Homebound Ministry

Members of Saint John Vianney Parish stay connected with parish members who are not able to celebrate Mass together due to illness or physical / mental incapacities.

Hospital or home visits, phone calls and respite care help homebound members know they are not forgotten. Homebound ministers have the privilege of taking our Lord, present in the Eucharist to homebound members of our church, letting them know they are loved and being prayed for. At Saint John Vianney Parish, nearly 40 homebound ministers take Eucharist each weekend to parishioners in the area.

The ministry was started in the 1990s by parishioner Kathy Knudten and continues today.

Now you are the body of Christ, and each one of you is a part of it. 1 Corinthians 12:27
Parish Support

If you know a parishioner who is unable to attend Mass and would like to have Communion, or you would like to become a Homebound Minister, contact Helen Fliss 262-860-0945.

Archdiocesan Support

If you know someone who is homebound and is not able to attend Mass, contact Maria Prado 414-769-3504 with their name, address and phone number.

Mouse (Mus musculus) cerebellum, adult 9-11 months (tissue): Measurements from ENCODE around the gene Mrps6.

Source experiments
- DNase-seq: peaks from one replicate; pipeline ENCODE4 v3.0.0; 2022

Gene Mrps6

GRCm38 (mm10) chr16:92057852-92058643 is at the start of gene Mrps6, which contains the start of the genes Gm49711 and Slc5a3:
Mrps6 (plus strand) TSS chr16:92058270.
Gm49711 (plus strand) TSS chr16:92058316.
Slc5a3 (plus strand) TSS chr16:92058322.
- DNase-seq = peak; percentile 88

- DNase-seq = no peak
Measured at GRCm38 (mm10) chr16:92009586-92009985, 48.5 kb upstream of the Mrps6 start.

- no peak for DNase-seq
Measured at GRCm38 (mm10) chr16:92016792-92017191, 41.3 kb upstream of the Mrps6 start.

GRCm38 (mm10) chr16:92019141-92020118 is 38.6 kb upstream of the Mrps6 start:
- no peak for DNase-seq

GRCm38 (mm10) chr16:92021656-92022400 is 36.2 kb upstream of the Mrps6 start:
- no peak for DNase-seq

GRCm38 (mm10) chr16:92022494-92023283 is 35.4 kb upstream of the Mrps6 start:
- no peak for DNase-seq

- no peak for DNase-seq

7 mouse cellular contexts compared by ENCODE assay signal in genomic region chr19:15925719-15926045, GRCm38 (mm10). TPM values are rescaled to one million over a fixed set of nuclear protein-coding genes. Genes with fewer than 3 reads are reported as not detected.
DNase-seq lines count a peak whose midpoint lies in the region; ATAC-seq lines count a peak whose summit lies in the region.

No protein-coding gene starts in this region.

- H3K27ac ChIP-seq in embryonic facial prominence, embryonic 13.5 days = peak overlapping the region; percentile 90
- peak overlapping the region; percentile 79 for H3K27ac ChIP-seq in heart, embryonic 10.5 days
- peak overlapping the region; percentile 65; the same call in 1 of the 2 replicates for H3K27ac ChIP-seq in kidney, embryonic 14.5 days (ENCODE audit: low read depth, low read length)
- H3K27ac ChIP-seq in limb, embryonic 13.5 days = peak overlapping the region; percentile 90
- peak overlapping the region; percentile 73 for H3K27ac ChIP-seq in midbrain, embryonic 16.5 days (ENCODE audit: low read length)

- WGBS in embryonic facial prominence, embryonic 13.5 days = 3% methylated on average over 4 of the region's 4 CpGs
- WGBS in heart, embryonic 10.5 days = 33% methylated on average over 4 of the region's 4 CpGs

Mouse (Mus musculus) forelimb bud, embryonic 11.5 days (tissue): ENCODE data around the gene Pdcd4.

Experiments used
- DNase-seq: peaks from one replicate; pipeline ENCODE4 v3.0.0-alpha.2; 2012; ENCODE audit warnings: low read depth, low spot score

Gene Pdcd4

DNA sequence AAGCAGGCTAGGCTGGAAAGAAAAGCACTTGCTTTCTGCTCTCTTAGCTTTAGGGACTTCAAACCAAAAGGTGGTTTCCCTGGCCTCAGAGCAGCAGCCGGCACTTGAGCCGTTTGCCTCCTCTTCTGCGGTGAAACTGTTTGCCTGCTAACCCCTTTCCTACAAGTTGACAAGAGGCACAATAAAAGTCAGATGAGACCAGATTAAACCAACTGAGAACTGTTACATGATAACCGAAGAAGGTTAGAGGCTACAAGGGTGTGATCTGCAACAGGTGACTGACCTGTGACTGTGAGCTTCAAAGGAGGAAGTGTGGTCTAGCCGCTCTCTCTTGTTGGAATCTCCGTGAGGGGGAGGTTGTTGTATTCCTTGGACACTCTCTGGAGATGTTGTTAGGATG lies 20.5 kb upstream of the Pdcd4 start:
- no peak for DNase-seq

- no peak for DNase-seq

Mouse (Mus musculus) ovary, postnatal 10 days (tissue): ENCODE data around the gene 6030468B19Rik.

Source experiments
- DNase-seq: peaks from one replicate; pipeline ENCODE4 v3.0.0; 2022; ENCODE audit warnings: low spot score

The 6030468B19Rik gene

A Missalette and a homebound Newsletter will be sent to their home free of charge.

What does a Homebound Minister do?

Training is provided by the parish in conjunction with the Archdiocese of Milwaukee. After training, Homebound ministers receive a prayer book and a pyx. The pyx is used to carry the Eucharist. The prayer book provides a format to follow.

All the details of “how and when” are explained during training. The person you are visiting will be expecting you; visits include opportunities to share fellowship and friendship.

Who can become a Minister to the Homebound?

Ministers of the Eucharist must have a deep faith and believe in the real presence of Christ in the Eucharist. Ministers are practicing Catholics in good standing with the Church.

The statue of Jesus with the Eucharist, entitled Sharing the Bread of Life, located in the Blessed Sacrament Chapel was designed by SJV parishioner Bernie Gruenke. It is a memorial and thanksgiving to those parishioners who take the Eucharist to the sick and homebound.